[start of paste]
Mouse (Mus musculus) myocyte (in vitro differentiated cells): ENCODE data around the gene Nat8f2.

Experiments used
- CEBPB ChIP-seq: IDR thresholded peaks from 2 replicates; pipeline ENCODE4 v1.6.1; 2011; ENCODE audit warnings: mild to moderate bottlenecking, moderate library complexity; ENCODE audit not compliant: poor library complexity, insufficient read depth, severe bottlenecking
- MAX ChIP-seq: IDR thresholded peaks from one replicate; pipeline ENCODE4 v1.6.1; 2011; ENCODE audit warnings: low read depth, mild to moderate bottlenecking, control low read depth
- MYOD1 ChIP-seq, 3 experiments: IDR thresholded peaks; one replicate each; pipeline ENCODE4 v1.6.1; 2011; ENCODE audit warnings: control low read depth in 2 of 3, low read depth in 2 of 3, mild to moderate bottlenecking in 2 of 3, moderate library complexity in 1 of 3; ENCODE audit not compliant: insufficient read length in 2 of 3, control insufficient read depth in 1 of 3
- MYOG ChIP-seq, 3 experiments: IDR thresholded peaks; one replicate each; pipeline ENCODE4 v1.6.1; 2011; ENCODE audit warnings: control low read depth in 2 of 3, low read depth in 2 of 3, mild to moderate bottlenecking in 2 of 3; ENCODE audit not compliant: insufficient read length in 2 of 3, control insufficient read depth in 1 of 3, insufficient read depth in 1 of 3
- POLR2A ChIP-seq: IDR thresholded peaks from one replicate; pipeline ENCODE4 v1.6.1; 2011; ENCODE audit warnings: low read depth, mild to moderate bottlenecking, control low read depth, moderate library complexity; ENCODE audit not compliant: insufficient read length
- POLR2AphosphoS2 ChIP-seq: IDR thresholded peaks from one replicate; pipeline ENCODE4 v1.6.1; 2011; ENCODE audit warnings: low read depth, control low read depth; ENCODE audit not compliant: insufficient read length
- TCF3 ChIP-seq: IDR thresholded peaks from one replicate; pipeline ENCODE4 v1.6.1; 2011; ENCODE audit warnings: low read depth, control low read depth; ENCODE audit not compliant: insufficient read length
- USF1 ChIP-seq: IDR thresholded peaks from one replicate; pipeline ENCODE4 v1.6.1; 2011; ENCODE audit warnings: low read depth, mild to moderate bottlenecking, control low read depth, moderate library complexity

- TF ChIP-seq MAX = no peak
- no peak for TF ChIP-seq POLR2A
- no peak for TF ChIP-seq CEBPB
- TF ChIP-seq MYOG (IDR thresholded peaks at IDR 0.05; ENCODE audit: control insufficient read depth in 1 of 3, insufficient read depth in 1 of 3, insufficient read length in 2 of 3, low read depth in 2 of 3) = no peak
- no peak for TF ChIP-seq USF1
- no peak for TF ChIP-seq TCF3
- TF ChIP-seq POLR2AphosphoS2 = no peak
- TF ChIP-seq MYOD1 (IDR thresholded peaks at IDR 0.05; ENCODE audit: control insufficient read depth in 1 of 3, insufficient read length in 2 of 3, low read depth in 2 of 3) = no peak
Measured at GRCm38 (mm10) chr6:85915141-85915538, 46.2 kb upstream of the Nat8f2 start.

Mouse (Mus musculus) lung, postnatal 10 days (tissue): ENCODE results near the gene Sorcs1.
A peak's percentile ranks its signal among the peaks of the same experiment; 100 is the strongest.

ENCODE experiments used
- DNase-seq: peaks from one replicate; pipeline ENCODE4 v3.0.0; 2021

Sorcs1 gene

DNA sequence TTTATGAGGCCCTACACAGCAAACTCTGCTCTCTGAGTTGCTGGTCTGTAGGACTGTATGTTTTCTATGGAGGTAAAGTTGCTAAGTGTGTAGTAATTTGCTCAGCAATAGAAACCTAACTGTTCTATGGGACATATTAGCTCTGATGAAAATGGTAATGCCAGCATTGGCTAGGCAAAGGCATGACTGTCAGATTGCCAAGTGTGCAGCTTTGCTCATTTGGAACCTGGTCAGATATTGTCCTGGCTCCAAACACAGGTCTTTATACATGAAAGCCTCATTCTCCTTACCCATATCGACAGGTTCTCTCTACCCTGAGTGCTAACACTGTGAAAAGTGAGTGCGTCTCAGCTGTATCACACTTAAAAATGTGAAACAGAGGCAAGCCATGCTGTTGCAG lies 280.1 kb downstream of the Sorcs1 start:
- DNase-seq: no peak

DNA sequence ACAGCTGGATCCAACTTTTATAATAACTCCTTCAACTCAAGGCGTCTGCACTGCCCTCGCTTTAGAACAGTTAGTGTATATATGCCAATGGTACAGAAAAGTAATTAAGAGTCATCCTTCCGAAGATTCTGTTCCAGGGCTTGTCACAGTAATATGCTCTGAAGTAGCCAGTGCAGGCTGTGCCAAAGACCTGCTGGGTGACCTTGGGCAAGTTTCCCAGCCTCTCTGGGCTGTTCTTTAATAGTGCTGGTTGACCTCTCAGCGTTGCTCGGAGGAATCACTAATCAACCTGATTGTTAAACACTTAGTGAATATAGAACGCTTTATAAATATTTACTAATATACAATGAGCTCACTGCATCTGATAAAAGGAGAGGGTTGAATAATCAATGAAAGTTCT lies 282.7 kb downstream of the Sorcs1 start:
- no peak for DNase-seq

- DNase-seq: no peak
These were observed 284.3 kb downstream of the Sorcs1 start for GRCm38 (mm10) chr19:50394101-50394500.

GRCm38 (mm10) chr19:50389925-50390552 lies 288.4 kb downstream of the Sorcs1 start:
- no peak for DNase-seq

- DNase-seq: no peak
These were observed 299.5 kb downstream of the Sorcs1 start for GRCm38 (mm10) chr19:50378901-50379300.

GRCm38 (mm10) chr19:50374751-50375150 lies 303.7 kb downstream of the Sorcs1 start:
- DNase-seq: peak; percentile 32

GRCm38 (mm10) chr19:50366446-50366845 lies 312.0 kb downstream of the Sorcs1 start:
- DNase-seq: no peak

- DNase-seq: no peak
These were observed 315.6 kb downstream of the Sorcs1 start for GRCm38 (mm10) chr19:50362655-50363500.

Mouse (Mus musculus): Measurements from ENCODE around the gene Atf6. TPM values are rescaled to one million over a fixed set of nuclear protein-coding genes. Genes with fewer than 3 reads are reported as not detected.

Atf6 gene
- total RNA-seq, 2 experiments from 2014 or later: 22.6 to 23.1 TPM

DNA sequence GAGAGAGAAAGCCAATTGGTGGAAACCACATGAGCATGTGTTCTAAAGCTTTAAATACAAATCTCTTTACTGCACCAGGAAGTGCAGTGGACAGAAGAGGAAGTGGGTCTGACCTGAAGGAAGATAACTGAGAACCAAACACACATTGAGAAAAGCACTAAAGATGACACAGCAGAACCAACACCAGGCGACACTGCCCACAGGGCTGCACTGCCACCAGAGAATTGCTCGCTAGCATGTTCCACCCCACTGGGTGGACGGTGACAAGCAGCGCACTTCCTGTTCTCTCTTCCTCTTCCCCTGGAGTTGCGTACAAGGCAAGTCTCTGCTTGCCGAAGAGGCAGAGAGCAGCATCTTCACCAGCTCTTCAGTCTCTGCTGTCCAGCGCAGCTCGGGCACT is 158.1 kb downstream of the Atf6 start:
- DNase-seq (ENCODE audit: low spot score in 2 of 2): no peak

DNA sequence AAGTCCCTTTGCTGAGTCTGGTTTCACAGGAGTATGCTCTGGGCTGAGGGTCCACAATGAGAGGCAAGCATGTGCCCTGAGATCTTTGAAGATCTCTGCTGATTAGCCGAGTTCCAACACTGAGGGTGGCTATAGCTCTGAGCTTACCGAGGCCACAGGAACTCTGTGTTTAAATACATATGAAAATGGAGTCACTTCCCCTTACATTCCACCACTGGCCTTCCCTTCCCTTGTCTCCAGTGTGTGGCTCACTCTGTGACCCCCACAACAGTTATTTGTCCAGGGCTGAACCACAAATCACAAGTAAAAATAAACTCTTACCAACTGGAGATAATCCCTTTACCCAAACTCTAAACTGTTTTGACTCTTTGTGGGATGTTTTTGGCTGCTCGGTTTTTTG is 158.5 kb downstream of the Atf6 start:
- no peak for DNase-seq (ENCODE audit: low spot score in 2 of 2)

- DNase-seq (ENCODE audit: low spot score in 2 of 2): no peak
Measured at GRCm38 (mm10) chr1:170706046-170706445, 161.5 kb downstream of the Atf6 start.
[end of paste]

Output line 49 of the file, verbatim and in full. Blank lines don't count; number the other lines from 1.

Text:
Measured at GRCm38 (mm10) chr1:170706046-170706445, 161.5 kb downstream of the Atf6 start.